The books on bullying are a prominent part of your series. Why did you choose to write about this theme?

When my son was 5 years old he said he wanted to learn Kung Fu. He joined Kung Fu class and was good at it. Within a year, he got his first belt. Then he started making excuses and skipping classes. I knew he still liked Kung Fu, since he enjoyed practicing it at home. After talking to him, I came to know that the other boys in the class call him ‘Baby’ and teased him. As a caring mother I tried to help by saying “Just ignore them”. Of course, it didn’t work. He was emotionally hurt.  That’s when I realized how bad the effect of bullying could be. I wondered how many children out there missed opportunities because of bullying. I couldn’t find books that taught practical tools to handle it, so I decided to write about bullying. These books cover all types of bullying: verbal, physical and cyber. They make children self-sufficient and confident.  My son is 9 now and has already reached Red belt in Kung Fu.

Some tips to prevent cyber bullying?

Cyber bullying can be very well managed with awareness. We need to tell children about the risks of being online. Most children don’t know that downloading a game can be dangerous. We need to install Anti-Virus software and use kid-safe browsers. Children should never reveal their identity to strangers and parents should monitor any emotional stress in the children after using the Internet. Most important, keep communication open with the children. They need trusted adults to share their problems.

How to be safe online, what to do when we receive hateful messages, trolling, mobile addiction, social media addiction, hacking, dangerous selfies, and many more topics are covered in  Cyber Bullying and Cyber Safety. It is one of a kind book with unique illustrations.


How do you advise parents and teachers to use the books in your series?

Our books are designed to be used as teaching material for parents/teachers and as books meant for children. Parents can also use our books as a Parenting Guide to develop the right conversations with the children. For each story, the introduction page sets the context. The Activities page can be used for introspection and assessment. The books begin with a quiz where children can check their knowledge. Life skills coaches can use these books as part of their curriculum.

Future projects?

Our next book will be on ‘School’. Many children don’t learn because they have issues with the school or the teacher. This book will motivate children to learn. It will also reduce pressure on teachers. We will publish many more books, eBooks and games next year. We also plan to design curriculum around these books. We want to give children all the tools to be emotionally strong, so that they can reach their full potential.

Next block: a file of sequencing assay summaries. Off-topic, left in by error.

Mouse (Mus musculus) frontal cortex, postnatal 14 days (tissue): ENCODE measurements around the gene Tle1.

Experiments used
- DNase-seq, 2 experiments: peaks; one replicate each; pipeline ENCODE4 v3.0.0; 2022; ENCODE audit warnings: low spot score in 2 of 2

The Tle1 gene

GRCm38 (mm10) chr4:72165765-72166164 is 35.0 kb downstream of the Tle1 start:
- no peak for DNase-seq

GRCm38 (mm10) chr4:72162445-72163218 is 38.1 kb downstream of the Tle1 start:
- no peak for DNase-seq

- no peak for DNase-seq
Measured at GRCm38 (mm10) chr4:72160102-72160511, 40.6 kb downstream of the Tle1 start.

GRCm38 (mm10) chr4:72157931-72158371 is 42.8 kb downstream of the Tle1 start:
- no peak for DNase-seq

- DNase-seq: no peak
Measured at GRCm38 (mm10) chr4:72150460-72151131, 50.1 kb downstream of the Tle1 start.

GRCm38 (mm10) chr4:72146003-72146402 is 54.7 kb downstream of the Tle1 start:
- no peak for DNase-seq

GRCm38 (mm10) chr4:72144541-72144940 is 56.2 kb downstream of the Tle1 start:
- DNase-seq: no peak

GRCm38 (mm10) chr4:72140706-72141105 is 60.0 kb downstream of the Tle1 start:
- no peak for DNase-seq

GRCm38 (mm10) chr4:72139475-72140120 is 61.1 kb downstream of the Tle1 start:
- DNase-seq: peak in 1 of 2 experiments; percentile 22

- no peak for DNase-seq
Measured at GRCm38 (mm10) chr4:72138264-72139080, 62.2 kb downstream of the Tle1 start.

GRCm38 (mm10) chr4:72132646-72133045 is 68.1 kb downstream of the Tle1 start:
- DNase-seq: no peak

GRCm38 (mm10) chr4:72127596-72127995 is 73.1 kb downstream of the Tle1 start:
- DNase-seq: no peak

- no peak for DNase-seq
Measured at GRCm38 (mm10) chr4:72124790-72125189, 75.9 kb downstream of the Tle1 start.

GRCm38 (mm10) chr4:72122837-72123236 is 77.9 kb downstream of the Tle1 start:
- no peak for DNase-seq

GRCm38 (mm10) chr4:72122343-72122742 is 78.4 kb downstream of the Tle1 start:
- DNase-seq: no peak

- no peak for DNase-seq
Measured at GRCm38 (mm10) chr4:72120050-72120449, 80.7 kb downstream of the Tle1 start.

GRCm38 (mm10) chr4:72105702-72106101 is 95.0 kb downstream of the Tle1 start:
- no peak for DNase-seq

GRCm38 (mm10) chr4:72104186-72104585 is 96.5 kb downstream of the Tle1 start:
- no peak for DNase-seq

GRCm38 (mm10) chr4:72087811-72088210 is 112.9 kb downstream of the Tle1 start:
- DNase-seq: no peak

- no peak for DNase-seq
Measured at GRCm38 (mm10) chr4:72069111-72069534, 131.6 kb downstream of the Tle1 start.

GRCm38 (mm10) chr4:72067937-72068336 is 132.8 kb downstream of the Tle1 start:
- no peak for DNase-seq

Tell us about self-publishing experience.

When Ishwar and I started our company, we had very little knowledge of book publishing. helped us to understand the publishing industry, especially self-publishing. Our first book was published at We like the simple workflow provided. It is easy to navigate, publish and try different printing options. Thank you very much.

Thank you Chetana for taking the time to answer all our questions!

November 2, 2017
by Neelima

Interview: Sunaina Patnaik

Sunaina Patnaik is a twenty-something writer from Hyderabad. Her writing explores the realms of vulnerability, loss, healing,and self-love. Warm Delinquencies is her debut collection of poetry and writing that deals with the matters of the heart.

We decided to talk to this poet about her journey.



I would come running with
shovels and spades,
torn paperbacks and bottles of ink,
and get my hands dirty all too willingly,
we aren’t meant for calm seas,
blue horizons, and clear skies,
who are we fooling?
we are only destined for
dingy basements, sappy music, and
warm delinquencies.

You have published a poetry book with themes exploring love, separation, and healing. How did you zero in on these themes?

In my experience as a reader, I’ve read a number of books that dealt with subjects like love, separation, and healing individually but not together. When I started writing ‘Warm Delinquencies’, I was certain that I wanted all these subjects together to convey the journey of a lover, the aftermath of a heartbreak and eventually, the healing.